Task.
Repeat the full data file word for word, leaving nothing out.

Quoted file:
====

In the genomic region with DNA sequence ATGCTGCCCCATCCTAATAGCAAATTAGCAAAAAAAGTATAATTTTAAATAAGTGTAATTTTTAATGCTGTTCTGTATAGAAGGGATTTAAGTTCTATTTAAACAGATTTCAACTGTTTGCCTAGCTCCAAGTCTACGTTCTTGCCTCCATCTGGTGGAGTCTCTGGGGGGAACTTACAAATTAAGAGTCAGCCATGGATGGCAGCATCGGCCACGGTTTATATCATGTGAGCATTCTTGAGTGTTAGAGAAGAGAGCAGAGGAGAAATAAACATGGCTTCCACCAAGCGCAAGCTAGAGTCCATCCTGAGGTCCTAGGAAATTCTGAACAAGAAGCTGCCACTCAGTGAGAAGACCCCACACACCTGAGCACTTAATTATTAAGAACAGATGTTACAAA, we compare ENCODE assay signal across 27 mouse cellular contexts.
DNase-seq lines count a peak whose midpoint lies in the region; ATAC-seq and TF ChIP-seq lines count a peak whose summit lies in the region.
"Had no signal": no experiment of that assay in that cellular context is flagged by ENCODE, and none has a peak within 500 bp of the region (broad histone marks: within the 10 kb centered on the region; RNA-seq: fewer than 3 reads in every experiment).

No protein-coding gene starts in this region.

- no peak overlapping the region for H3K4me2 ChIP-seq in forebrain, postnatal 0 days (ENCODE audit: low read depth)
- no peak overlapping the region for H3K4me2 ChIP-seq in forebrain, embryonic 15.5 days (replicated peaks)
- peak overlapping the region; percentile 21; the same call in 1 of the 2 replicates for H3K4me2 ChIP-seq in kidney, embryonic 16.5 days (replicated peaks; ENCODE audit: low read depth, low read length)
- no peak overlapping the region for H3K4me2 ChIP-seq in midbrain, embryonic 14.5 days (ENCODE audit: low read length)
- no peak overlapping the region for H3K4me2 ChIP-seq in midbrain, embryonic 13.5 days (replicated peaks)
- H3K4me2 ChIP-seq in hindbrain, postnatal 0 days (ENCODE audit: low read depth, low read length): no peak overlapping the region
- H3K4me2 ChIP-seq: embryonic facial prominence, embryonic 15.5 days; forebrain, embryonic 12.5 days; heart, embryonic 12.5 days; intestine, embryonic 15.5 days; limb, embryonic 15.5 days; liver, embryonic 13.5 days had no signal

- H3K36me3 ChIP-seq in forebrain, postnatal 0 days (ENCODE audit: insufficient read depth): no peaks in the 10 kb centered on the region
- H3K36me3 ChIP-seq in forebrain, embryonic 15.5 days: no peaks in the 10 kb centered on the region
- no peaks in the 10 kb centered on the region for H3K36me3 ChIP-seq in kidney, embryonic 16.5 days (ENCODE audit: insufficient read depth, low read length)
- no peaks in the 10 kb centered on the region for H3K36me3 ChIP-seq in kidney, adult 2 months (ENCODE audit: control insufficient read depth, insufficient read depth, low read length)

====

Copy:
In the genomic region with DNA sequence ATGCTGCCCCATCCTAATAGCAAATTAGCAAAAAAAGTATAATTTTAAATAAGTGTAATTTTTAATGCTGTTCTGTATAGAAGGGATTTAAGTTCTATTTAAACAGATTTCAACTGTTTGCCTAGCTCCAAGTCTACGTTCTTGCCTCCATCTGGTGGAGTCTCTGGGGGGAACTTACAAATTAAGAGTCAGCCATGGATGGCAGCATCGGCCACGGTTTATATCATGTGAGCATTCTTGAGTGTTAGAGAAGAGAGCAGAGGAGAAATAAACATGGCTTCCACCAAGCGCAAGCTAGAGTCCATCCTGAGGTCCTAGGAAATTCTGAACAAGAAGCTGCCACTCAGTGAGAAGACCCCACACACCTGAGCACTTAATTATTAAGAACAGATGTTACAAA, we compare ENCODE assay signal across 27 mouse cellular contexts.
DNase-seq lines count a peak whose midpoint lies in the region; ATAC-seq and TF ChIP-seq lines count a peak whose summit lies in the region.
"Had no signal": no experiment of that assay in that cellular context is flagged by ENCODE, and none has a peak within 500 bp of the region (broad histone marks: within the 10 kb centered on the region; RNA-seq: fewer than 3 reads in every experiment).

No protein-coding gene starts in this region.

- no peak overlapping the region for H3K4me2 ChIP-seq in forebrain, postnatal 0 days (ENCODE audit: low read depth)
- no peak overlapping the region for H3K4me2 ChIP-seq in forebrain, embryonic 15.5 days (replicated peaks)
- peak overlapping the region; percentile 21; the same call in 1 of the 2 replicates for H3K4me2 ChIP-seq in kidney, embryonic 16.5 days (replicated peaks; ENCODE audit: low read depth, low read length)
- no peak overlapping the region for H3K4me2 ChIP-seq in midbrain, embryonic 14.5 days (ENCODE audit: low read length)
- no peak overlapping the region for H3K4me2 ChIP-seq in midbrain, embryonic 13.5 days (replicated peaks)
- H3K4me2 ChIP-seq in hindbrain, postnatal 0 days (ENCODE audit: low read depth, low read length): no peak overlapping the region
- H3K4me2 ChIP-seq: embryonic facial prominence, embryonic 15.5 days; forebrain, embryonic 12.5 days; heart, embryonic 12.5 days; intestine, embryonic 15.5 days; limb, embryonic 15.5 days; liver, embryonic 13.5 days had no signal

- H3K36me3 ChIP-seq in forebrain, postnatal 0 days (ENCODE audit: insufficient read depth): no peaks in the 10 kb centered on the region
- H3K36me3 ChIP-seq in forebrain, embryonic 15.5 days: no peaks in the 10 kb centered on the region
- no peaks in the 10 kb centered on the region for H3K36me3 ChIP-seq in kidney, embryonic 16.5 days (ENCODE audit: insufficient read depth, low read length)
- no peaks in the 10 kb centered on the region for H3K36me3 ChIP-seq in kidney, adult 2 months (ENCODE audit: control insufficient read depth, insufficient read depth, low read length)